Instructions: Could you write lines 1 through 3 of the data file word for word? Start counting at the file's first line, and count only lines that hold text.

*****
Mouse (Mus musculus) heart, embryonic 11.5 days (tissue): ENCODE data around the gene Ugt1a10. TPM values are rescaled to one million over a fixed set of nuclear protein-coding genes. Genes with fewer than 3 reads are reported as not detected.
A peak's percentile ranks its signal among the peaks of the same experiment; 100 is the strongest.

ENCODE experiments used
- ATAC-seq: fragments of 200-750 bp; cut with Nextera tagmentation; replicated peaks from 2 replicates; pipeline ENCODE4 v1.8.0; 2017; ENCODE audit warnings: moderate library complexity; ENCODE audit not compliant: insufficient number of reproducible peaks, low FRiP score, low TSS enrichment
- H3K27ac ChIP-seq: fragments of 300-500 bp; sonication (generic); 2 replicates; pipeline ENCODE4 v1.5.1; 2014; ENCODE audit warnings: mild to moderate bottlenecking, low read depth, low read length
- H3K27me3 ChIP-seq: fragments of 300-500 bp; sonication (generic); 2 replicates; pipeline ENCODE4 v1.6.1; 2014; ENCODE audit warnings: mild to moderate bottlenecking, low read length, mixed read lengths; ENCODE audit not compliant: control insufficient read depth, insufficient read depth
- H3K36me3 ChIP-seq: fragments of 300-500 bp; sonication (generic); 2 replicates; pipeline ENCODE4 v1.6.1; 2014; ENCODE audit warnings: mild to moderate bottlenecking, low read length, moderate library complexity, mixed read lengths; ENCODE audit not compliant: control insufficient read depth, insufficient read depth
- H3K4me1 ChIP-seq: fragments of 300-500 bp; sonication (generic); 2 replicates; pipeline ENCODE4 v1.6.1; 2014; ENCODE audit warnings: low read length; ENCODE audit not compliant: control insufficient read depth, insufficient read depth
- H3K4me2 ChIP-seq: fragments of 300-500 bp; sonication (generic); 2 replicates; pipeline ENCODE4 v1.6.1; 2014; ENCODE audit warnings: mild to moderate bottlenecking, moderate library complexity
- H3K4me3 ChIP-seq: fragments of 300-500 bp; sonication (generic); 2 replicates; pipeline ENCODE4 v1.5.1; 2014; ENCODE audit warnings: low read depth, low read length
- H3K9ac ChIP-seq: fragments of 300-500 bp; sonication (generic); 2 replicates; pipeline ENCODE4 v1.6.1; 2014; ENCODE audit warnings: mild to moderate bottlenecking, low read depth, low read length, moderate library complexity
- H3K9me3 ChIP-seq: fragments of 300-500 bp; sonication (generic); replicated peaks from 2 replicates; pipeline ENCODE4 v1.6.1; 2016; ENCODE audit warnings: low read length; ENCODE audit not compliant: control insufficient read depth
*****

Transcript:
Mouse (Mus musculus) heart, embryonic 11.5 days (tissue): ENCODE data around the gene Ugt1a10. TPM values are rescaled to one million over a fixed set of nuclear protein-coding genes. Genes with fewer than 3 reads are reported as not detected.
A peak's percentile ranks its signal among the peaks of the same experiment; 100 is the strongest.

ENCODE experiments used